Sport has played a major role in parish life through the years I can safely say Coolmeen surely holds a unique record for producing outstanding athletes. Shanahea native Dr. Michael Garry was capped seven times for Ireland in rugby. A note worthy of mention is that his brother Dr. Joseph along with Derryshane native Michael Galvin both lost their lives in the sinking of the Luisitiana in 1915. Seamus Power of Erribul won nine All Ireland Senior Cross Country titles in a row.  Ollie Markham won an All Ireland Senior title and five international for Ireland in boxing. Several more athletes and footballers hold All Ireland medals it would take a booklet on its own to complete the list. Coolmeen GAA Club has been active for the past 100 years and captured the County Senior Championship in the years 1919 and 1922. The GAA Park and Clubhouse was officially opened on Sunday 26th May 1985. The parish has also had hurling and camogie clubs. Last year on August 26th the Coolmeen Intermediate Champions of 1966 had a celebration and reunion to mark the 40th Anniversary. Cranny – Coolmeen Golf Society was formed in 1998 and has gone from strength to strength. The parish has a Youth Club, Legion of Mary and a P.T.A.A branch. Success has also been brought through drama to the parish most notable was the winning of the Scór 1973 Novelty Act, with an outstanding act by Anne Brann, Mike McMahon and Mary Sexton. 

Great legends and patriots were born in the parish of Kilfiddane. Lieutenant Peadar Clancy, to whom the annual weekend festival is dedicated to, must surely be the greatest son that Cranny has ever produced. He was born in 1888 and was executed in 1920. The Cranny Volunteers branch was formed in 1914.  Clancy’s role in the rising of 1916 and the years leading up to 1920 and 1921 were very eventful. Other heroes and natives of the parish from the era of the Black and Tans and the Civil War include; Martin Lynch, Jimmy O’Dea, Patrick Clancy, Albert Donnelly, Michael Breen, Mick Kennedy, Willie Shannon, Simon Hough, Denis Shannon, Mitchell Shannon, Walter Stephens, Dan Ryan, Mick Kenny,  T.J. Ryan, Thomas Breen. There was fierce activity against the Black and Tans in the parish, roads and bridges were cut, there were ambushes and in reprisals houses were burnt. In 1922 and 1923 Civil war raged throughout the country and it was a time of great sorrow and difficulty. Pte. P.McMahon of Shanahea was killed in action on the 22nd of March 1918 at Flanders, France during World War 1. At this stage we must not forget a great Cranny soldier of more recent years that is the late Lt. Colonel J. Alo McMahon.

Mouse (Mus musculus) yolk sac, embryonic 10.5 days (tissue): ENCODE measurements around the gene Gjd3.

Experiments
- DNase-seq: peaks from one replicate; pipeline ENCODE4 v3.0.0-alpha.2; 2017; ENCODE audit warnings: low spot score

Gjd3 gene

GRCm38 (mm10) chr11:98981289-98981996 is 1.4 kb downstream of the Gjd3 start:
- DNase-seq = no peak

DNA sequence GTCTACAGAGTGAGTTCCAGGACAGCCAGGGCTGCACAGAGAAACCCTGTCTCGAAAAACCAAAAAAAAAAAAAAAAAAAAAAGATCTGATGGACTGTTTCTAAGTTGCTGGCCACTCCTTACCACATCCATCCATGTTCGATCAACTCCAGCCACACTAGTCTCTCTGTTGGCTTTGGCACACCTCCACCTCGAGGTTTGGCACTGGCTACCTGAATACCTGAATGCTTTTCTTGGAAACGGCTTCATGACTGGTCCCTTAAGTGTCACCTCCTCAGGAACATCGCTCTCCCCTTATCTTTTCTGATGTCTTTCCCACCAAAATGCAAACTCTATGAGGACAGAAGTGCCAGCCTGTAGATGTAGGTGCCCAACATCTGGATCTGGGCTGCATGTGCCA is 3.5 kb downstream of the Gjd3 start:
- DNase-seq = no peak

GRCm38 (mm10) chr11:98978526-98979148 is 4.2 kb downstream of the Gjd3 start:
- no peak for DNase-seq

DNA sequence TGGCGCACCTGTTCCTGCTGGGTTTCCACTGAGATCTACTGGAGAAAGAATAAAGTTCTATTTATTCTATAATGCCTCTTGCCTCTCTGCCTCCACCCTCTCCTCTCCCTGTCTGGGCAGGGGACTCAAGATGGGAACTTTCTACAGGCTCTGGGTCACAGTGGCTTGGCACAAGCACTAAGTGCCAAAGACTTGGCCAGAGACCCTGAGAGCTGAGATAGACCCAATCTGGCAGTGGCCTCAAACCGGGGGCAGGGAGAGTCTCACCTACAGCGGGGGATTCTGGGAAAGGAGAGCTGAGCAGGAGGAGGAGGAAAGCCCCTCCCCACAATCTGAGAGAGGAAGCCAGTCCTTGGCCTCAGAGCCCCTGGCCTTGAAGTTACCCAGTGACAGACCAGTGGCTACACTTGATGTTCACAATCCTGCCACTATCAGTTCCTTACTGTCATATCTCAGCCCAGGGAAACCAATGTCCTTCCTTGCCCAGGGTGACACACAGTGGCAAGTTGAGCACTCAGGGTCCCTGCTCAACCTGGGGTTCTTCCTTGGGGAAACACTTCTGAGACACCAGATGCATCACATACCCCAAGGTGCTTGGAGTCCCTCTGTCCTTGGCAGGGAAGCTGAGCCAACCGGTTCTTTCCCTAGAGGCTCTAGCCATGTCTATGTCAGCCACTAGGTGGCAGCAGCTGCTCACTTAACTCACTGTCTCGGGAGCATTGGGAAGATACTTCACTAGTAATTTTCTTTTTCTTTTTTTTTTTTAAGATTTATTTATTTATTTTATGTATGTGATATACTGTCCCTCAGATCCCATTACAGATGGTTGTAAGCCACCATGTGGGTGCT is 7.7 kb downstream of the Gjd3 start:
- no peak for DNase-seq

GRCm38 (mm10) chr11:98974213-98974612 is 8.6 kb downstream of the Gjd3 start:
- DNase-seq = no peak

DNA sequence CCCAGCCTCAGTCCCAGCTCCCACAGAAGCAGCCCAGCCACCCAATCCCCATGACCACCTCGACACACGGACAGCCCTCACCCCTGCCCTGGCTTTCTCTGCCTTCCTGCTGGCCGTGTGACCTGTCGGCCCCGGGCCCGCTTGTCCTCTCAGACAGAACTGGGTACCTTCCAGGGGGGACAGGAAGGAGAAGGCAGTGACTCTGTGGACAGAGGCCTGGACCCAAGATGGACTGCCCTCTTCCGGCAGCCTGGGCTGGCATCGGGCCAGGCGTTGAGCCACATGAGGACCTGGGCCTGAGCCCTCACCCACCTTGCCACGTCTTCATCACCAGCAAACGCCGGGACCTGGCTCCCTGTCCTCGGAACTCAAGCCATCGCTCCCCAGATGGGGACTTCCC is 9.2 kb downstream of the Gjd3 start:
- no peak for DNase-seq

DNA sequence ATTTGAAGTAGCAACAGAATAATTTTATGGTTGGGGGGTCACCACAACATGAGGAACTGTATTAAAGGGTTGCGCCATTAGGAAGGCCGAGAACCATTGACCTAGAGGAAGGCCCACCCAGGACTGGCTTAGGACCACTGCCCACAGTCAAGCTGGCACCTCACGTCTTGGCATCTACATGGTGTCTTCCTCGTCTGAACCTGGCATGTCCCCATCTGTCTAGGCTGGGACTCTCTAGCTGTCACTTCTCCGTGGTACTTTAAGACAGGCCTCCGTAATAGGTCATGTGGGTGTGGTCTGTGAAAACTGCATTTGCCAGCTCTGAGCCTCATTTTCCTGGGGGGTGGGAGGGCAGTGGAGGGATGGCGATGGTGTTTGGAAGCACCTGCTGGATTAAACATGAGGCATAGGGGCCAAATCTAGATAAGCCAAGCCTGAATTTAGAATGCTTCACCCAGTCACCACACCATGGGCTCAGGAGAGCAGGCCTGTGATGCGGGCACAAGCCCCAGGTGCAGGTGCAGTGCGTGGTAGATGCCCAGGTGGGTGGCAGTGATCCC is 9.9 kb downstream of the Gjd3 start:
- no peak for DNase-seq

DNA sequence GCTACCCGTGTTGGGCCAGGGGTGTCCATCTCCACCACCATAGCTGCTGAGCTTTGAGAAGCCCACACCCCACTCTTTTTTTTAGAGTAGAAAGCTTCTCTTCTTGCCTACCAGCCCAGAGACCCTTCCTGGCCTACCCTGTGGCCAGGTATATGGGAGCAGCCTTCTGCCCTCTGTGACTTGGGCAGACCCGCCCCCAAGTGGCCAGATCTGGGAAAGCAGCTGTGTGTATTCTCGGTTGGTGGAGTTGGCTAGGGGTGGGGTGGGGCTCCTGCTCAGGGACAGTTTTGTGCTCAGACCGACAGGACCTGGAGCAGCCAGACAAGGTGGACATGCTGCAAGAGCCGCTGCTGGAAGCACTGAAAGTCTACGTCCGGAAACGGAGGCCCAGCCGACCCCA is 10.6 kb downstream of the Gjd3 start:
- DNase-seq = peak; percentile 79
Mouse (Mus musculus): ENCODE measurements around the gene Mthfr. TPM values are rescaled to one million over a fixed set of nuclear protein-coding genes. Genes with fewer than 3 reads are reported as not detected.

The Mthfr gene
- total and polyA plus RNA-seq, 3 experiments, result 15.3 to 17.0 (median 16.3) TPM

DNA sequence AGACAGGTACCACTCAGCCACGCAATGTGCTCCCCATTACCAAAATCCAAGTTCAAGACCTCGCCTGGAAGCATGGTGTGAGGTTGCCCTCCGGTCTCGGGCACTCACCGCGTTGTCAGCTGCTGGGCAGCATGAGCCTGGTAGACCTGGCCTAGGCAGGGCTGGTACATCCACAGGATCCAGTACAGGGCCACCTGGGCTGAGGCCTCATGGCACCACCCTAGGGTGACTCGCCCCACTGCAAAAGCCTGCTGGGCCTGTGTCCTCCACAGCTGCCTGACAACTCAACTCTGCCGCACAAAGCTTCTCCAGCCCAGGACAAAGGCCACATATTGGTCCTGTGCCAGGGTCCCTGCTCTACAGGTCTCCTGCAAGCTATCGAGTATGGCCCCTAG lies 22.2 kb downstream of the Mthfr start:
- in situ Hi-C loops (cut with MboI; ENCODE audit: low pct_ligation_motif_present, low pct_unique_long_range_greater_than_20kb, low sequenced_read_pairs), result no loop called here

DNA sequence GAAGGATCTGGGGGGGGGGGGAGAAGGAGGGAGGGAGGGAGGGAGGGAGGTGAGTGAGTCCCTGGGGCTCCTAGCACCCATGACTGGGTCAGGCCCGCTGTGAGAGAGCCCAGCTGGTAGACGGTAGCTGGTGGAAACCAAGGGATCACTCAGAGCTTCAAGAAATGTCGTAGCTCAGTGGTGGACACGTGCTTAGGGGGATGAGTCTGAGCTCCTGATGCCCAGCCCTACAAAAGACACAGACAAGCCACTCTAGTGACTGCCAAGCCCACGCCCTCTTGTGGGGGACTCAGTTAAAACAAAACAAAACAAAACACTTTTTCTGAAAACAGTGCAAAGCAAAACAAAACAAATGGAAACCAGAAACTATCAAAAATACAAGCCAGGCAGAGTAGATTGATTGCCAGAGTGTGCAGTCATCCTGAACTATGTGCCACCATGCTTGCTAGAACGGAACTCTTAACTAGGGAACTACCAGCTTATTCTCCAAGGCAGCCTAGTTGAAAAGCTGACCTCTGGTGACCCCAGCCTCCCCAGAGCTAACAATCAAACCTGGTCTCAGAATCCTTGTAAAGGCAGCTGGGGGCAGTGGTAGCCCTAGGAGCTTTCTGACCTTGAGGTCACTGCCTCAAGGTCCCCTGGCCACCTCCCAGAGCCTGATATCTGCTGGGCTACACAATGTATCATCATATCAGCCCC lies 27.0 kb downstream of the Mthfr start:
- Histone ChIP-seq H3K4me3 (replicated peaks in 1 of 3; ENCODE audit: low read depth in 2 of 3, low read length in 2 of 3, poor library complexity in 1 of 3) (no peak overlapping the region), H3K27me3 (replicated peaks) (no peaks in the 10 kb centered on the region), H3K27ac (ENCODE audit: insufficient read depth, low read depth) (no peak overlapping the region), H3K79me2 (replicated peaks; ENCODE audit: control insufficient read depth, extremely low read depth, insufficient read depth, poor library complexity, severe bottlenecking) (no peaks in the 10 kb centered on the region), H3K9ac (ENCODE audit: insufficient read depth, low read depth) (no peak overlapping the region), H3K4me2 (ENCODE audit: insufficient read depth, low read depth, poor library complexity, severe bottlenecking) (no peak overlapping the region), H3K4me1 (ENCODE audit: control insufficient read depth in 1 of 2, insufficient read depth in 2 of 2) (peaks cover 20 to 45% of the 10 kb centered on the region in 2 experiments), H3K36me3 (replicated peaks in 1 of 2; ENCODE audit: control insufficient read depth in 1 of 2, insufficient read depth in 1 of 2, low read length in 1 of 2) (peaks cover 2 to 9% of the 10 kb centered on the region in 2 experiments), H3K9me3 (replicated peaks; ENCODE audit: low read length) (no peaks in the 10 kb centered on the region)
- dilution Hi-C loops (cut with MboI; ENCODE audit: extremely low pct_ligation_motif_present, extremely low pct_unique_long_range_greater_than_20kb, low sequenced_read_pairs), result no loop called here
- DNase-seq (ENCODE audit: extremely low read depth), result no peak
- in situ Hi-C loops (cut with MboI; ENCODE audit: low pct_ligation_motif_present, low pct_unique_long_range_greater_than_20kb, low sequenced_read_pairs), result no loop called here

Titled Houses of the parish include Cragg House, Erribul House, Moyroe House, Derryguiha House, Aylroe House and Coolmeen Lodge. Some of these houses are still occupied and contain attractive architectural work. The landlords were often nonresident holders of large acreage. Landlord or Agents names included the Barclays, Vandeleurs, Scotts, Studderts, Wyndhams, Finnucanes, Powers and Lennanes. With the introduction of the various Land Acts of the early twentieth century and the departure of the landlords, repossession of lands was regained by the tenants. Mary O’Doherty of Clondriana, a widow, was evicted from her house on October 7th 1848 by Agent Charles Keane assisted by four men; in 1849 almost 200 were evicted in Coolmeen.